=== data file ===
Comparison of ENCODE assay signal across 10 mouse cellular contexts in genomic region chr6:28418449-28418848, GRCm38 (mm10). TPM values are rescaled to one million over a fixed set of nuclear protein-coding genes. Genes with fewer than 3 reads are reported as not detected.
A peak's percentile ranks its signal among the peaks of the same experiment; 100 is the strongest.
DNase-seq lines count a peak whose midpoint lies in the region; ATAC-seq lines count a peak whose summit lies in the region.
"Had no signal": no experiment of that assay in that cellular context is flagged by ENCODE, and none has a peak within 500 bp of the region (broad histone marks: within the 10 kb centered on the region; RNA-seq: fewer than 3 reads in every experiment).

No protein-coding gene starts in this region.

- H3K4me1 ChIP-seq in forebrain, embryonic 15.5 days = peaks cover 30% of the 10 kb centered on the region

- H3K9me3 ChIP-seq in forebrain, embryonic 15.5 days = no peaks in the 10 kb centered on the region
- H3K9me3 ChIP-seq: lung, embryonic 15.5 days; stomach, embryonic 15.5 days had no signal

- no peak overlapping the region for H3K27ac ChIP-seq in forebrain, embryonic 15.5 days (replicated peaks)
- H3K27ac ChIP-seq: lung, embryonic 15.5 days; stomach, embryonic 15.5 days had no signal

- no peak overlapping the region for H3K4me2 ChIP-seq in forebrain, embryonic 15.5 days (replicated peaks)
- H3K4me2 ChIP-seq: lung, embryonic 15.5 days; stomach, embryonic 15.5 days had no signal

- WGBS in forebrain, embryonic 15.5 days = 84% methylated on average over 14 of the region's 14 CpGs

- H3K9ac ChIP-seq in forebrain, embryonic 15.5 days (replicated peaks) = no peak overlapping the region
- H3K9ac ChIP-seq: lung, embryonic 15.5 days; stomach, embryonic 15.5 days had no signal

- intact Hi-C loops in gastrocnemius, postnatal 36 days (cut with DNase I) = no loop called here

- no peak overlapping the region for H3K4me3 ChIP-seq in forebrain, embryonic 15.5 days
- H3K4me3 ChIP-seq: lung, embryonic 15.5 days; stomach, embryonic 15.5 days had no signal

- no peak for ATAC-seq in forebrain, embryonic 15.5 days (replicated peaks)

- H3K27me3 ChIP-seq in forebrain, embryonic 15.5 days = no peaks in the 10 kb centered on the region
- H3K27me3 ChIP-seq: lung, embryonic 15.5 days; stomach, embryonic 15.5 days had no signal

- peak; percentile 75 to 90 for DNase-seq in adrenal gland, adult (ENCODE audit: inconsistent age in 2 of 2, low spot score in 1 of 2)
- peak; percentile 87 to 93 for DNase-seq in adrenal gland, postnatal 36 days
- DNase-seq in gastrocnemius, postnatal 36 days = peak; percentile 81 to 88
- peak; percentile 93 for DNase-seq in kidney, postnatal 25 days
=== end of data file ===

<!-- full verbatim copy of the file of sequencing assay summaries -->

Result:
Comparison of ENCODE assay signal across 10 mouse cellular contexts in genomic region chr6:28418449-28418848, GRCm38 (mm10). TPM values are rescaled to one million over a fixed set of nuclear protein-coding genes. Genes with fewer than 3 reads are reported as not detected.
A peak's percentile ranks its signal among the peaks of the same experiment; 100 is the strongest.
DNase-seq lines count a peak whose midpoint lies in the region; ATAC-seq lines count a peak whose summit lies in the region.
"Had no signal": no experiment of that assay in that cellular context is flagged by ENCODE, and none has a peak within 500 bp of the region (broad histone marks: within the 10 kb centered on the region; RNA-seq: fewer than 3 reads in every experiment).

No protein-coding gene starts in this region.

- H3K4me1 ChIP-seq in forebrain, embryonic 15.5 days = peaks cover 30% of the 10 kb centered on the region

- H3K9me3 ChIP-seq in forebrain, embryonic 15.5 days = no peaks in the 10 kb centered on the region
- H3K9me3 ChIP-seq: lung, embryonic 15.5 days; stomach, embryonic 15.5 days had no signal

- no peak overlapping the region for H3K27ac ChIP-seq in forebrain, embryonic 15.5 days (replicated peaks)
- H3K27ac ChIP-seq: lung, embryonic 15.5 days; stomach, embryonic 15.5 days had no signal

- no peak overlapping the region for H3K4me2 ChIP-seq in forebrain, embryonic 15.5 days (replicated peaks)
- H3K4me2 ChIP-seq: lung, embryonic 15.5 days; stomach, embryonic 15.5 days had no signal

- WGBS in forebrain, embryonic 15.5 days = 84% methylated on average over 14 of the region's 14 CpGs

- H3K9ac ChIP-seq in forebrain, embryonic 15.5 days (replicated peaks) = no peak overlapping the region
- H3K9ac ChIP-seq: lung, embryonic 15.5 days; stomach, embryonic 15.5 days had no signal

- intact Hi-C loops in gastrocnemius, postnatal 36 days (cut with DNase I) = no loop called here

- no peak overlapping the region for H3K4me3 ChIP-seq in forebrain, embryonic 15.5 days
- H3K4me3 ChIP-seq: lung, embryonic 15.5 days; stomach, embryonic 15.5 days had no signal

- no peak for ATAC-seq in forebrain, embryonic 15.5 days (replicated peaks)

- H3K27me3 ChIP-seq in forebrain, embryonic 15.5 days = no peaks in the 10 kb centered on the region
- H3K27me3 ChIP-seq: lung, embryonic 15.5 days; stomach, embryonic 15.5 days had no signal

- peak; percentile 75 to 90 for DNase-seq in adrenal gland, adult (ENCODE audit: inconsistent age in 2 of 2, low spot score in 1 of 2)
- peak; percentile 87 to 93 for DNase-seq in adrenal gland, postnatal 36 days
- DNase-seq in gastrocnemius, postnatal 36 days = peak; percentile 81 to 88
- peak; percentile 93 for DNase-seq in kidney, postnatal 25 days